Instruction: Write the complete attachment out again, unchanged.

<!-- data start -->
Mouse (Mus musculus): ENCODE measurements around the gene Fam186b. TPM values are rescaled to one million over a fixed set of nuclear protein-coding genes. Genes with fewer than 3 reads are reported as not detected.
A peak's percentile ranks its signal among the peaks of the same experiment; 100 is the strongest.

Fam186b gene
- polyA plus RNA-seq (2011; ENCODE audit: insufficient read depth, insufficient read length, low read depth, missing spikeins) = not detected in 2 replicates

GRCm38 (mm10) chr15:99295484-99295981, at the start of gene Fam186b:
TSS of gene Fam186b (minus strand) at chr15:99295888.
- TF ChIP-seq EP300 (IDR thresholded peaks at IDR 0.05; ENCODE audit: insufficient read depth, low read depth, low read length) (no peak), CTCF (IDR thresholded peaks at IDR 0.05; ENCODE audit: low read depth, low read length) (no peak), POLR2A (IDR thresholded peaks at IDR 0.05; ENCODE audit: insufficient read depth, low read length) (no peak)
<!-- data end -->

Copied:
Mouse (Mus musculus): ENCODE measurements around the gene Fam186b. TPM values are rescaled to one million over a fixed set of nuclear protein-coding genes. Genes with fewer than 3 reads are reported as not detected.
A peak's percentile ranks its signal among the peaks of the same experiment; 100 is the strongest.

Fam186b gene
- polyA plus RNA-seq (2011; ENCODE audit: insufficient read depth, insufficient read length, low read depth, missing spikeins) = not detected in 2 replicates

GRCm38 (mm10) chr15:99295484-99295981, at the start of gene Fam186b:
TSS of gene Fam186b (minus strand) at chr15:99295888.
- TF ChIP-seq EP300 (IDR thresholded peaks at IDR 0.05; ENCODE audit: insufficient read depth, low read depth, low read length) (no peak), CTCF (IDR thresholded peaks at IDR 0.05; ENCODE audit: low read depth, low read length) (no peak), POLR2A (IDR thresholded peaks at IDR 0.05; ENCODE audit: insufficient read depth, low read length) (no peak)